This public beach is one of the best in the world – anywhere. Located at the western end of Grand Cayman, the entire beach faces the sunset; the giant red orb dipping below the uninterrupted horizon never fails to impress. This is what people picture when they close their eyes and imagine the Caribbean. A number of hotels, apartment blocks and fabulous private properties line the beach, but none are high rise and don’t detract from the natural beauty. Most of the hotels also have top-class restaurants open to the public. This beach has something for everyone: beach bums and sporty types can play volleyball, parasail or just soak up the rays with a cocktail, whereas water sports enthusiasts can delight in snorkelling and scuba diving amongst the coral reefs and shipwrecks.
This exclusive French Caribbean island brings a touch of euro-glamour to the Caribbean. This is the place to see and be seen – the island isn’t easy to reach, but well worth the journey and the beach at St Jean is one of the highlights. Imagine transplanting the best of the Cote d’Azur into the tropics; the chic style, the relaxed wealth, the food, the wine. One of the things that marks the French islands out from the others is the quality of the cuisine – produce shipped in from France makes for uncharacteristically good food in the Caribbean. At the beach itself, enjoy the clear turquoise waters and the soft sand. The beach is actually split in two by the exclusive Eden Rock hotel, which has fabulous views from the restaurant and a cool beach bar.
One of the last remaining free public beaches in Jamaica, Winnifred beach is a true tropical secret. Situated in north east Jamaica in the island’s safest and greenest parish of Portland, Winnifred requires a bit of local knowledge to find. A broken side road rumbles towards the coast from the highway, before becoming a steep rutted track that weaves down between tropical trees. The trees part to reveal a rustic Caribbean paradise that bestows an instant calm on anyone making the effort to visit. Hand-built wooden shacks sit amongst the trees on the beach selling fresh made conch soup, jerk chicken, local fish, coconut water and Red Stripe beer. There’s rarely more than a handful of people on the beach, and the local vendors are chilled and friendly – no hard sell here. Spend the day swimming, sunbathing and enjoying the fresh seafood.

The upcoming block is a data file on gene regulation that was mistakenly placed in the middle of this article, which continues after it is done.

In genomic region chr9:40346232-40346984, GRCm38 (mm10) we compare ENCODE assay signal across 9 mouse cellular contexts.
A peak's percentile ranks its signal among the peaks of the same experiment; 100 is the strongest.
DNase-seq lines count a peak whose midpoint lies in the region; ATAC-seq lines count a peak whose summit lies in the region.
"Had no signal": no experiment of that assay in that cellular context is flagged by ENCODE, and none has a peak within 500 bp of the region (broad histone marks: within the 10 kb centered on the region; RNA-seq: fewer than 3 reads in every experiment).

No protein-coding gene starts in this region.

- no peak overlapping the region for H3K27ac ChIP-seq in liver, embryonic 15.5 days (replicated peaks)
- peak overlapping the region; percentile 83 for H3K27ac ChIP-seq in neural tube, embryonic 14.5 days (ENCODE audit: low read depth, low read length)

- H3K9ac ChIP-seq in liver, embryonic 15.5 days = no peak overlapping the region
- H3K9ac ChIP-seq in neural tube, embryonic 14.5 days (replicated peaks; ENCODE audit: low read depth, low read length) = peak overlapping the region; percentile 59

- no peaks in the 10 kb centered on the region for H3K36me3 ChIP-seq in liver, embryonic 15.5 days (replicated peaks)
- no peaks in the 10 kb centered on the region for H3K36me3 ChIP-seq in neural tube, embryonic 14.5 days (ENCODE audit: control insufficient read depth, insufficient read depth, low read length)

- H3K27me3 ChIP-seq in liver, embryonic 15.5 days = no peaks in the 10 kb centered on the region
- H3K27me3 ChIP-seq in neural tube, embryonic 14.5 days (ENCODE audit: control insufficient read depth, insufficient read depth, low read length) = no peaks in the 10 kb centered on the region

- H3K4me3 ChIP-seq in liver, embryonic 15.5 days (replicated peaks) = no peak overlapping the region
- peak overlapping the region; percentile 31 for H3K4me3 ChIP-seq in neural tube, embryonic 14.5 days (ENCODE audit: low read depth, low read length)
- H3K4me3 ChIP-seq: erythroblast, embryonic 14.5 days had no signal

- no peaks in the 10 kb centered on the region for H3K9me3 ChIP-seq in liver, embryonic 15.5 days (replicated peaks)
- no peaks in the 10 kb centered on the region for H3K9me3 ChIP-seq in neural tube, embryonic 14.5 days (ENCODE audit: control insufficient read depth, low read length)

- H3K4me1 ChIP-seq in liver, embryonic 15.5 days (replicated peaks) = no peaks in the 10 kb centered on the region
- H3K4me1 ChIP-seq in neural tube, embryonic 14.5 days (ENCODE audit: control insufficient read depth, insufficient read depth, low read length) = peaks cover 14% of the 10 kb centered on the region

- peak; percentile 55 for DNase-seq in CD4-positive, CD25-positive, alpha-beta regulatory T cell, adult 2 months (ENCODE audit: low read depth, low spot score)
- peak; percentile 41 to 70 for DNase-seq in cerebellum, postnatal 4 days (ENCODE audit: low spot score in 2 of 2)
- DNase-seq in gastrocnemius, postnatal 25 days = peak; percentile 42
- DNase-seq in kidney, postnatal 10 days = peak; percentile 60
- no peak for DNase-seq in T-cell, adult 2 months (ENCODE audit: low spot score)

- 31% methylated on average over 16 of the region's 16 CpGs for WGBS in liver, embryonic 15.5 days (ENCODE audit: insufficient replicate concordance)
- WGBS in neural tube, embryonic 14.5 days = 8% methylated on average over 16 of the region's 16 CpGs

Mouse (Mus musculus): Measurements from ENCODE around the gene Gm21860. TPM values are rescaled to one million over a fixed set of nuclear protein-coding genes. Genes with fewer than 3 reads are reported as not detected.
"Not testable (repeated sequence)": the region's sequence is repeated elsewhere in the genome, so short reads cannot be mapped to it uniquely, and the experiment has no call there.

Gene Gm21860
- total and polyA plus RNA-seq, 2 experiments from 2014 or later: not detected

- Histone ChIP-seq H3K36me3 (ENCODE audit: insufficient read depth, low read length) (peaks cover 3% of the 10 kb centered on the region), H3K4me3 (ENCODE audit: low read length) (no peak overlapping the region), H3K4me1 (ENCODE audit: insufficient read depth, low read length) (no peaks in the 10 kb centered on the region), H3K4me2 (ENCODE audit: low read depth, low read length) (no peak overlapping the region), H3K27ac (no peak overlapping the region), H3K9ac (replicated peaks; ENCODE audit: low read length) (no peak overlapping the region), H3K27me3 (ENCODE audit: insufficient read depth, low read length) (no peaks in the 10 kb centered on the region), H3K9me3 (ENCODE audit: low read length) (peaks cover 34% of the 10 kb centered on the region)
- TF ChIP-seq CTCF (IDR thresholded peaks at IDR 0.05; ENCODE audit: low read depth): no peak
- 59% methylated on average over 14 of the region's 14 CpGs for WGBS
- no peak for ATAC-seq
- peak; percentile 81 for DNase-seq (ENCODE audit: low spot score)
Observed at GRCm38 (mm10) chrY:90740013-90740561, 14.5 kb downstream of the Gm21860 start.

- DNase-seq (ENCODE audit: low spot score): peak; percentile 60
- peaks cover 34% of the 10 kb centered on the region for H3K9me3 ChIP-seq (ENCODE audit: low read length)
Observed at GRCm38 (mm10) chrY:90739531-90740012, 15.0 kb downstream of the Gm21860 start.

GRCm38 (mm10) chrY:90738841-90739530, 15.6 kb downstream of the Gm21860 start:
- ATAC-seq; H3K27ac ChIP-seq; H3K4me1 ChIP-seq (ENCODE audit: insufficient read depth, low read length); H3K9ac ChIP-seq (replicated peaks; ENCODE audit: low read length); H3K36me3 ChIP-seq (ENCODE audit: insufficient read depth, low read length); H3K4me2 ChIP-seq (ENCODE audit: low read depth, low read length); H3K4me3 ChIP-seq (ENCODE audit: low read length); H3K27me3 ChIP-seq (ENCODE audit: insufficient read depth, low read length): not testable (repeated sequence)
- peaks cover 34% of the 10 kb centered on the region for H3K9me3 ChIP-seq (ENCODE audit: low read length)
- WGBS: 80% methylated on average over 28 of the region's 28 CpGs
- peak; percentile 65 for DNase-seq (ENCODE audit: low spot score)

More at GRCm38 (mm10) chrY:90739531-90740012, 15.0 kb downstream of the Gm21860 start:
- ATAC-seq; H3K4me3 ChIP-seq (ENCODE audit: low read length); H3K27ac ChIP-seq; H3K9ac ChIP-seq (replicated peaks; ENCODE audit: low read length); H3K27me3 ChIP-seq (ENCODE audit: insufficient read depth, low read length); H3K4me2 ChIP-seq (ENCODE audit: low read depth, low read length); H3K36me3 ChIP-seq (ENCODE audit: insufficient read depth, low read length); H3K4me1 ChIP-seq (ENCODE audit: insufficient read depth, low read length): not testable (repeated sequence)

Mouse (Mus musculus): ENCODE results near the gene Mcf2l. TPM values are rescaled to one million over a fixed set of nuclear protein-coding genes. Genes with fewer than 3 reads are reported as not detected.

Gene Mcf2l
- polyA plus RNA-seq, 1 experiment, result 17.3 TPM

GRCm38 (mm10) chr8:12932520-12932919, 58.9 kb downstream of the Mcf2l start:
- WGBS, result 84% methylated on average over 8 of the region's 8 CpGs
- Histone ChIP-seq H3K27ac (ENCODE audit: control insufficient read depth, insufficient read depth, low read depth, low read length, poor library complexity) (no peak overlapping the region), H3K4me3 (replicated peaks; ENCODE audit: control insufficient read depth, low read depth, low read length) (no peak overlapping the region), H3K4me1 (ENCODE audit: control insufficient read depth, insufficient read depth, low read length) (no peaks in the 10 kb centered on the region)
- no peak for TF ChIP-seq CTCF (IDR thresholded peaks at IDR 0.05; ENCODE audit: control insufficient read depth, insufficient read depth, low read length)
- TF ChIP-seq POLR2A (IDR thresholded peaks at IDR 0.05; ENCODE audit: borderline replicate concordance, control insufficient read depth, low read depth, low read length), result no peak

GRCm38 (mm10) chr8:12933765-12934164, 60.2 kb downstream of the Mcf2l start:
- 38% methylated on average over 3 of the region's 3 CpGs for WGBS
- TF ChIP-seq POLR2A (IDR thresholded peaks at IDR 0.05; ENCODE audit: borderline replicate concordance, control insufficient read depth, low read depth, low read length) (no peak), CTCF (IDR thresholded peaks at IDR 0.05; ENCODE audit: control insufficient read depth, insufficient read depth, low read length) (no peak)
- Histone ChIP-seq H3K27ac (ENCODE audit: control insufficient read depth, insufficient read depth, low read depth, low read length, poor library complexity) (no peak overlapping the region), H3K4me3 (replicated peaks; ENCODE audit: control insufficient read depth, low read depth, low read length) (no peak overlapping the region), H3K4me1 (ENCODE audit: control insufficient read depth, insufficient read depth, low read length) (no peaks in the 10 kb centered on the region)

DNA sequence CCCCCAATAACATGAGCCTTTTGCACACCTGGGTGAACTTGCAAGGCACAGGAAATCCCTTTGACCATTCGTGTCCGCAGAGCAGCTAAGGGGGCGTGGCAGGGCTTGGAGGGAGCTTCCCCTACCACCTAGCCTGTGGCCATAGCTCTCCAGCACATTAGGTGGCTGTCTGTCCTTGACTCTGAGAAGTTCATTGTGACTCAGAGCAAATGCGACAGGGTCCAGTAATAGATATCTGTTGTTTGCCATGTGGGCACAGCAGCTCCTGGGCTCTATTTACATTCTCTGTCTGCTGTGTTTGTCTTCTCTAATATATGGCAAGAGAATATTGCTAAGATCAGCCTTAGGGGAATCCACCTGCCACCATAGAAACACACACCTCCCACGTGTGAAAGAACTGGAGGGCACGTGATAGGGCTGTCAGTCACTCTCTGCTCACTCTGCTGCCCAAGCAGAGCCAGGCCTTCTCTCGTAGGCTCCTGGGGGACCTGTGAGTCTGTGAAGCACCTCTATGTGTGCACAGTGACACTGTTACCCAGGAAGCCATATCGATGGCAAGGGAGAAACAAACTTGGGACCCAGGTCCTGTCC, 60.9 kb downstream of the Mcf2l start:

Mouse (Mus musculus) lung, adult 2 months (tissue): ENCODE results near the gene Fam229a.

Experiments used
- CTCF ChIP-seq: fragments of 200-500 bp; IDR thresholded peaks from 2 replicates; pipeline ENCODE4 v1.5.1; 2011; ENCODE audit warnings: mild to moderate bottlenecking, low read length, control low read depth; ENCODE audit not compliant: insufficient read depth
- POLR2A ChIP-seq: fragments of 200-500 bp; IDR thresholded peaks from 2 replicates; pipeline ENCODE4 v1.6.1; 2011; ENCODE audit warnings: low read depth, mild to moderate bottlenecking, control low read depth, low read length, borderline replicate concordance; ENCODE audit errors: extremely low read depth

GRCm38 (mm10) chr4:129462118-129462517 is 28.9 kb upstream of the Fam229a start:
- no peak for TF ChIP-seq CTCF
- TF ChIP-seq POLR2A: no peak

Mullins is a beautiful small beach on the west coast of Barbados, popular with locals and the international set. The gorgeous yellow sand dips gently into the clear blue sea, which is just perfect for swimming. If all that lounging on the beach becomes too much like hard work, there’s the great Beach Bar and Grill, serving casual cuisine and delicious cocktails right on the beach. Regular barbecues set the right sort of mood for this laid back yet beautiful beach.
Also known as Lambert Bay, this is one of those beaches that, seen from the aeroplane on way to the island, appears to be the epitome of a castaway beach. Wide, yellow sands flanked by a crescent of green hills lend a sense of fabulous isolation to the beach. In fact, there’s a small resort nestled among the trees, but the villas are hidden by the palms, and at certain times of year eerily quiet. This is one of those beaches that you can truly have to yourself; perfect if you subscribe to the idea that hell is other people. The facilities are sparse, so bring a picnic and enjoy the peace and quiet. The swimming is good, but watch out for the rip tide.
Harbour Island, one the smaller, less commercial islands in the beautiful Bahamas, has a pretty pink tinted beach. The sand, actually finely ground coral and shell, has a slight pinkish hue which is best seen as the sun sets. This beautiful beach is great for swimming, snorkelling and general escapism. This might be one of the quieter islands, dominated by cute pastel coloured buildings rather than big resorts, but it’s still possible to glam it up; Harbour Island strikes a good balance between a laid-back vibe and casual elegance.